To feel it, snap your fingers in a steady pulse on 2 and 4 on the first bar--every other beat. Count the beats out loud. Notice on the second bar, your fingers are now snapping on 1, 3 and 5 even though you didn't alter the steady beat of your finger snaps. On the 3rd bar, your fingers snap at 2, 4 and 6 and does the same for the 4th bar. That's because you have an even number of beats so your finger snaps fall on the same beats over and over again at bars 3 and 4. Bars 1 and 2 sound and feel very different from bars 3 and 4. That's very important if you're going to play that piece correctly.

    There should be no jerky stopping and starting but one bar flowing smoothly to the next at a steady pace and that's what fools you into thinking there's no difference. There's a big difference. If we were playing something with 2 bars of 5/4 followed by 2 bars of 6/4 and I tell you to give me a "C" on 1,3 and 5 on the first two bars and on 2, 4, 6 on the last two bars, how will you do that if you don't know the time signatures? Try it.

    To transcribe by ear takes practice. You just feel that time signature out. But on complex pieces, it's always best to have the score or chart with you. Play different pieces whose time signatures you know and start counting it off. Try this with several time signatures. Then try it with some pieces you don't know and look at the sheet music and see if you got it right--you can find a lot of the sheet music online. Once you get used it, you pick it out pretty easy even when it suddenly changes on you. You'll feel it change.
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    Senior Member EdwardBast's Avatar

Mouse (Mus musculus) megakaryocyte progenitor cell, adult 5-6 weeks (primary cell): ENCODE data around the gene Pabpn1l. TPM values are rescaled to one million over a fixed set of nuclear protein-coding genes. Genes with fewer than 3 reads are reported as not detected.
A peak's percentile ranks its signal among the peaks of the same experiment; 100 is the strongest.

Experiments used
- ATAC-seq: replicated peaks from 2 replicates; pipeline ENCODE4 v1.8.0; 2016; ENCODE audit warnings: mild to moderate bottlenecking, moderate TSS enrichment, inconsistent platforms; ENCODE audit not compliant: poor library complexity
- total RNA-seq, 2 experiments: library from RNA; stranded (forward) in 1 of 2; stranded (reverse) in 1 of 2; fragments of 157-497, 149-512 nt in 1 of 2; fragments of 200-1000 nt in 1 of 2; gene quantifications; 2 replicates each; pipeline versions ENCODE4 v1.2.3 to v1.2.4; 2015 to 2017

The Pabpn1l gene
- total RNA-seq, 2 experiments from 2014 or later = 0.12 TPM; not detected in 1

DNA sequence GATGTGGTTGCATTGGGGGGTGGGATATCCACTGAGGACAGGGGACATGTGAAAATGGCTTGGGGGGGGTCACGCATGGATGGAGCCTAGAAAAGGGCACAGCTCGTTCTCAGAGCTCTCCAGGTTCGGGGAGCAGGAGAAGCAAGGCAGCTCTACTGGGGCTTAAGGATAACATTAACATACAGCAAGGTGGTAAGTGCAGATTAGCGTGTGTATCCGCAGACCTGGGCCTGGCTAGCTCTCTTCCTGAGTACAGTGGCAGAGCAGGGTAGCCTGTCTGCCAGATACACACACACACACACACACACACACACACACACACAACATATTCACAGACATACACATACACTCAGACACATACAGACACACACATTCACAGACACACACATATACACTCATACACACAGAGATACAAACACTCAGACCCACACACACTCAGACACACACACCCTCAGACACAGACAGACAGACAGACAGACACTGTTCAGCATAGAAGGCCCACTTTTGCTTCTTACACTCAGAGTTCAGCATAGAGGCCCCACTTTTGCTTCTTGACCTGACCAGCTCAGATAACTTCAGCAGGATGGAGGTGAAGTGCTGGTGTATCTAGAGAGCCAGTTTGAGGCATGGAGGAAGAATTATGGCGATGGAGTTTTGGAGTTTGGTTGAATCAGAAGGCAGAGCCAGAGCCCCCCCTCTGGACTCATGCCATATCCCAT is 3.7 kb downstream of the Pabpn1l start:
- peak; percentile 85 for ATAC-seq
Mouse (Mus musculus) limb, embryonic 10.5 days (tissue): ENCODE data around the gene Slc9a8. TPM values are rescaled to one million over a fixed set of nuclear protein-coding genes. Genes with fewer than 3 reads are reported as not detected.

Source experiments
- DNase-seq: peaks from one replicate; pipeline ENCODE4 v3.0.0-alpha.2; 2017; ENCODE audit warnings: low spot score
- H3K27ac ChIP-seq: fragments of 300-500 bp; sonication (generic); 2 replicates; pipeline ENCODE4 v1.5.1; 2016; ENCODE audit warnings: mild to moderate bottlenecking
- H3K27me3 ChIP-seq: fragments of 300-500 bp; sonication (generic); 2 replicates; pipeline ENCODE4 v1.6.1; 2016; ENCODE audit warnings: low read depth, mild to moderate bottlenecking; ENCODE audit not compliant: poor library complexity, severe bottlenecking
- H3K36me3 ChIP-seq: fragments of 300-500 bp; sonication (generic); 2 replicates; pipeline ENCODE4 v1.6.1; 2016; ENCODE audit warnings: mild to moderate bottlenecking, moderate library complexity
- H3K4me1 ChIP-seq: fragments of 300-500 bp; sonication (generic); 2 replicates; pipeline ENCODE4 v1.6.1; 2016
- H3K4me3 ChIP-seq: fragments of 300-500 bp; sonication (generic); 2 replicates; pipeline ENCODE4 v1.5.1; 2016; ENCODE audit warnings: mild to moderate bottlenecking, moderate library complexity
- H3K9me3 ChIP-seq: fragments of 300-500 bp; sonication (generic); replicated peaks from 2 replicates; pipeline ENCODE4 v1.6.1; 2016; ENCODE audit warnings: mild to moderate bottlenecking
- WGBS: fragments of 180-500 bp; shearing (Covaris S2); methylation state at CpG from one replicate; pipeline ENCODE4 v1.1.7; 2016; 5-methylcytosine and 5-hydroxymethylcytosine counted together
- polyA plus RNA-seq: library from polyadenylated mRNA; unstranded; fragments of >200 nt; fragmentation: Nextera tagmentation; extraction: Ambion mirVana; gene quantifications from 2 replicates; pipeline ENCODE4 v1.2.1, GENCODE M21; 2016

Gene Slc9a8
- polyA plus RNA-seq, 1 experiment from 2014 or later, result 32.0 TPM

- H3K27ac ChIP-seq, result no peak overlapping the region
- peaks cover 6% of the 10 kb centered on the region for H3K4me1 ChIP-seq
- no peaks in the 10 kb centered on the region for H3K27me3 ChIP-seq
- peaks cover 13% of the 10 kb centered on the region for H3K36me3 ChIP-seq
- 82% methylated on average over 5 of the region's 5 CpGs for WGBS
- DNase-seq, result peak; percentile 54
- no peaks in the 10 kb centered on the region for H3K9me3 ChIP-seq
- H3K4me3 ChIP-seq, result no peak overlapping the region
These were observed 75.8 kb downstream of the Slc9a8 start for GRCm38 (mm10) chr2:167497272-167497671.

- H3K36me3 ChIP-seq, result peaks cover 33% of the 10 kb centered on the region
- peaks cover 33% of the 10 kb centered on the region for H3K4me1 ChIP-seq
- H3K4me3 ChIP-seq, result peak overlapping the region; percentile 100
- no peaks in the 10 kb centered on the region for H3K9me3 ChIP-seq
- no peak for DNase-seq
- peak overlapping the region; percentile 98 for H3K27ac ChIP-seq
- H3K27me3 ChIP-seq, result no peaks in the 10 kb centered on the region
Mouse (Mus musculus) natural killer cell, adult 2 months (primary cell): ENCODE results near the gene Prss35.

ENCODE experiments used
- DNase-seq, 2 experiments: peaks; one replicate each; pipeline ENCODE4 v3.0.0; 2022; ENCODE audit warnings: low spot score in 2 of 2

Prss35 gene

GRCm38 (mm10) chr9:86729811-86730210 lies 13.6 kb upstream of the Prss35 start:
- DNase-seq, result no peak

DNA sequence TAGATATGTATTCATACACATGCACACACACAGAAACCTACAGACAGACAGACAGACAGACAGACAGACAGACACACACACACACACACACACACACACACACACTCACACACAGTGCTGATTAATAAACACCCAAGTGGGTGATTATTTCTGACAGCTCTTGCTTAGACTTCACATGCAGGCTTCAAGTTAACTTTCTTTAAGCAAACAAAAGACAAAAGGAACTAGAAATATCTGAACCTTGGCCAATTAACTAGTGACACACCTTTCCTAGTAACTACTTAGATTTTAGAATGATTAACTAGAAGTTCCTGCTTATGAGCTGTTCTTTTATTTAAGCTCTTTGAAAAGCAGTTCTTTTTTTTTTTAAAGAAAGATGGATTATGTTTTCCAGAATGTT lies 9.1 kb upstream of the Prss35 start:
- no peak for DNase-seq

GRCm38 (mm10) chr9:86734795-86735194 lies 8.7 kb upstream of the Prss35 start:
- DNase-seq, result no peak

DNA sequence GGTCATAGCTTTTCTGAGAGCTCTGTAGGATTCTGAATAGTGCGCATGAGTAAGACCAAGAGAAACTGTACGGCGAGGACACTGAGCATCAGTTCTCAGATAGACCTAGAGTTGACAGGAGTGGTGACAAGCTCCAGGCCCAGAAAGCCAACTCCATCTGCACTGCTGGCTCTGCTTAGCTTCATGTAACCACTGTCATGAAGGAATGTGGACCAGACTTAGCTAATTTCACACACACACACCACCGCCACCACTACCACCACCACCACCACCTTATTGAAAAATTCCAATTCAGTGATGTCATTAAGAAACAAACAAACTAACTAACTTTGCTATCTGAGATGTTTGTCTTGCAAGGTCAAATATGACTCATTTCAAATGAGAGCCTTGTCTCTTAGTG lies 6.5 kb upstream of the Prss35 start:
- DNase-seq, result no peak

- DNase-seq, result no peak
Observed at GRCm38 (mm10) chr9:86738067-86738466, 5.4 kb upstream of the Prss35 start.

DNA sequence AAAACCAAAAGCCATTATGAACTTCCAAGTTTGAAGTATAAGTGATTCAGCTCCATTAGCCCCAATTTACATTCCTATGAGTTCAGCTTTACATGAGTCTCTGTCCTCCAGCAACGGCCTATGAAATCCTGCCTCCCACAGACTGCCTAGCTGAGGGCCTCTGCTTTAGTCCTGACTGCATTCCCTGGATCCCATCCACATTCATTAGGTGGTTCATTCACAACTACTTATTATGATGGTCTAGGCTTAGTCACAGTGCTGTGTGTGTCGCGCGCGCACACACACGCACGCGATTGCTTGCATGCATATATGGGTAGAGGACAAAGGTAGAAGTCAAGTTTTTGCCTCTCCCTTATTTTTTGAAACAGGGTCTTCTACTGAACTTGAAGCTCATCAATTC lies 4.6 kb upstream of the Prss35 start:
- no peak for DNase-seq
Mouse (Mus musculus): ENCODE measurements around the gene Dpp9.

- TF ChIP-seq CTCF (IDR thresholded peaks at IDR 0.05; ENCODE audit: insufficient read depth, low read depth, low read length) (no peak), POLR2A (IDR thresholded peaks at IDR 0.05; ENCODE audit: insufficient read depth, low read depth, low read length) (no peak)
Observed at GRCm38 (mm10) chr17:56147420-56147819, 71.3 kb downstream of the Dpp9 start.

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    Welcome trumpet cannon.

    What you are asking about is time signatures, not key signatures. The purpose of time signatures is to make the metric organization of a piece of music as clear as possible to the performers, and to allow for the division of the score into easily readable units. Each time signature has a long history and standard expectations about how accents are normally to be distributed. In 4/4, for example, one expects 1 to be the strongest beat, 3 to be strong, and 2 and 4 to be weaker. If one hears music consistently exhibiting this pattern of accents, one would likely transcribe it in 4/4. In 3/4 one will most commonly hear patterns of three beats with beat 1 being the strongest and often a secondary stress on 3. Of course, these regular and expected patterns are often broken, disguised or ignored.

    In the case of "Promenade," the first part is clearly in repeated phrases of eleven beats. There is no even way to subdivide this, hence the pattern of 5/4 alternating with 6/4. The way Mussorgsky did it is rational and doesn't cause slurs to cross bar lines. If one were transcribing this piece by ear, it is quite possible one might come up with something different.